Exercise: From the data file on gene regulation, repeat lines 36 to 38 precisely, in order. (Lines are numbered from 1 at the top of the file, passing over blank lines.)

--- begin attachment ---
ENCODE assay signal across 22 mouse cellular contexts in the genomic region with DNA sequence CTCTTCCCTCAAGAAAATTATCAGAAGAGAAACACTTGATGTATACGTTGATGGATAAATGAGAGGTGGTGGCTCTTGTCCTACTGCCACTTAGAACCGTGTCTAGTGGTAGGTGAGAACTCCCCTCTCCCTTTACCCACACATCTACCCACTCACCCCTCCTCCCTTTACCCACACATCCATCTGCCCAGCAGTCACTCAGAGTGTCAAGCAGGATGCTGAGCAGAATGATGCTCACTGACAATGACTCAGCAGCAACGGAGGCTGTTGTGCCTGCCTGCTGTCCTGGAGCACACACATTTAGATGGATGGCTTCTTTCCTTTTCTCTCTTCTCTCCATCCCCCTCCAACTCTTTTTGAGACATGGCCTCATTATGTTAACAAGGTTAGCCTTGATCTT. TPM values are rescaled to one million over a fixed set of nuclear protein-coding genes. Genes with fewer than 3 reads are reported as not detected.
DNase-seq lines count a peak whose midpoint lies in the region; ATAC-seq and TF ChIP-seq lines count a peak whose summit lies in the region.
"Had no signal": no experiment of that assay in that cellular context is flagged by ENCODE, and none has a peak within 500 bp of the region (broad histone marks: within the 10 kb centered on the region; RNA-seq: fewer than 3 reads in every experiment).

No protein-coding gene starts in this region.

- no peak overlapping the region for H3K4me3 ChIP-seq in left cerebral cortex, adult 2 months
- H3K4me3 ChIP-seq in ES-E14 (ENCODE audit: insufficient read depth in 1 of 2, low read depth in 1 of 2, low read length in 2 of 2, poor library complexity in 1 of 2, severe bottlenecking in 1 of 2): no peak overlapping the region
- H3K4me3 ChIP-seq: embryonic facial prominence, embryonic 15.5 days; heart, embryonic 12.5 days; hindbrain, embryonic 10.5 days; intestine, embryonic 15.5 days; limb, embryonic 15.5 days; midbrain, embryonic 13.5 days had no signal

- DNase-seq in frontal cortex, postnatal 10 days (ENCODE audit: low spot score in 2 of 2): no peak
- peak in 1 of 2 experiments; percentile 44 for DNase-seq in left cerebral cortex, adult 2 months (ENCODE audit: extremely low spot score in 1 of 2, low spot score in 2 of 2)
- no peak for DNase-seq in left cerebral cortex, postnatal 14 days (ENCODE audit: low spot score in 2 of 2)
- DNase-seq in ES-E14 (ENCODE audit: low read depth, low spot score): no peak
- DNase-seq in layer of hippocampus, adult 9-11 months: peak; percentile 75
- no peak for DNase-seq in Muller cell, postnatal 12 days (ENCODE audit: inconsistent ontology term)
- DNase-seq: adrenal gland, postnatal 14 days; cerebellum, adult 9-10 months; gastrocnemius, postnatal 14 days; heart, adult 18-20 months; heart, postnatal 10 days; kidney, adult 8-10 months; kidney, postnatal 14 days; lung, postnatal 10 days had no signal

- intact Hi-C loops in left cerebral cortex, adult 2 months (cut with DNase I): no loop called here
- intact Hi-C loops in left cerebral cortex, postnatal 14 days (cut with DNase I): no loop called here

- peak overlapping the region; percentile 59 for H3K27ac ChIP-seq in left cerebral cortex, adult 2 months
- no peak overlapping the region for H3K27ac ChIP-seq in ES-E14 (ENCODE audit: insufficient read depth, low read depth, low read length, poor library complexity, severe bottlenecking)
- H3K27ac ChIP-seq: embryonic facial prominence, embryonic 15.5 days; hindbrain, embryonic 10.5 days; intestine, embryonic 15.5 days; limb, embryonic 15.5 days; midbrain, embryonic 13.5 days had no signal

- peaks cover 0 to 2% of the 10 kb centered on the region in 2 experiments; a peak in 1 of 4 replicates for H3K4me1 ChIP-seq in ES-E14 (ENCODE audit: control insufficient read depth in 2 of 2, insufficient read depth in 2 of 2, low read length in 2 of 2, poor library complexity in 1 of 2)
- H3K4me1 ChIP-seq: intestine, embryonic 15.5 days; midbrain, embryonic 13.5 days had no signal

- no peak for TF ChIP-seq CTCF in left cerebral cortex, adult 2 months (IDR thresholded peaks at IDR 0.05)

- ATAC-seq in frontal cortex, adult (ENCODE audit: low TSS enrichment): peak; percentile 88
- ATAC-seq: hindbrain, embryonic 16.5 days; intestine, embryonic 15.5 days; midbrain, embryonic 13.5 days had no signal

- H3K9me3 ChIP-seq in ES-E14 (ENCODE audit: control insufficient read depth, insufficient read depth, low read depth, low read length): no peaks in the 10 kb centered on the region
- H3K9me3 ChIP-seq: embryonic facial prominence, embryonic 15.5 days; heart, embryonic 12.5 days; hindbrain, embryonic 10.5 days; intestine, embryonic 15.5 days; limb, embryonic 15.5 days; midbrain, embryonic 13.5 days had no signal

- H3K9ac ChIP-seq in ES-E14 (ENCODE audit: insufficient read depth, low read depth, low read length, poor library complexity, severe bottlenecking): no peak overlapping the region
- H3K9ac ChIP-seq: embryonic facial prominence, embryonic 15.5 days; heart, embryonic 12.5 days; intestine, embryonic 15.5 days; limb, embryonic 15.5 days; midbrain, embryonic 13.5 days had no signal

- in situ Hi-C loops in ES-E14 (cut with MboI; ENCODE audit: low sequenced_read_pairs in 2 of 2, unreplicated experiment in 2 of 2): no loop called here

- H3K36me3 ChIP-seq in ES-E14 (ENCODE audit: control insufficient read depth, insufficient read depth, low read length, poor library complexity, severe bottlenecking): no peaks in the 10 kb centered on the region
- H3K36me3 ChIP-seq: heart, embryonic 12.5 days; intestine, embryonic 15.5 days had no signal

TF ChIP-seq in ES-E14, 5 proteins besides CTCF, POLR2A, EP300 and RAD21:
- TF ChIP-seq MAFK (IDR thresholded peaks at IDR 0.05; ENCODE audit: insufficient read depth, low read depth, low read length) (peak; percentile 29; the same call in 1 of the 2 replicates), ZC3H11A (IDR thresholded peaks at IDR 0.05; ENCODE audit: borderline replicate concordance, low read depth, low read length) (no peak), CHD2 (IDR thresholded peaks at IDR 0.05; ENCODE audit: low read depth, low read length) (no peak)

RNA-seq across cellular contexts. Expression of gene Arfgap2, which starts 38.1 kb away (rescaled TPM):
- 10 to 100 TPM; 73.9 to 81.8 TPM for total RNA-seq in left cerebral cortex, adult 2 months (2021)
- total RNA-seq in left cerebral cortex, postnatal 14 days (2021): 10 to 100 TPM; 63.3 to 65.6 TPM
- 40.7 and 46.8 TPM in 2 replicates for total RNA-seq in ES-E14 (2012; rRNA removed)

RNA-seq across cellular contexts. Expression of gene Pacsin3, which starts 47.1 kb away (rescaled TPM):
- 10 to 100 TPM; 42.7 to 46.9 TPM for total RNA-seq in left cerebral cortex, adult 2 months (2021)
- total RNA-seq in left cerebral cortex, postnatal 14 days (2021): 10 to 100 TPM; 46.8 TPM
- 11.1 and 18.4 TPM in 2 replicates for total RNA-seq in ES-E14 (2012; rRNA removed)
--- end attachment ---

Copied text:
- total RNA-seq in left cerebral cortex, postnatal 14 days (2021): 10 to 100 TPM; 63.3 to 65.6 TPM
- 40.7 and 46.8 TPM in 2 replicates for total RNA-seq in ES-E14 (2012; rRNA removed)

RNA-seq across cellular contexts. Expression of gene Pacsin3, which starts 47.1 kb away (rescaled TPM):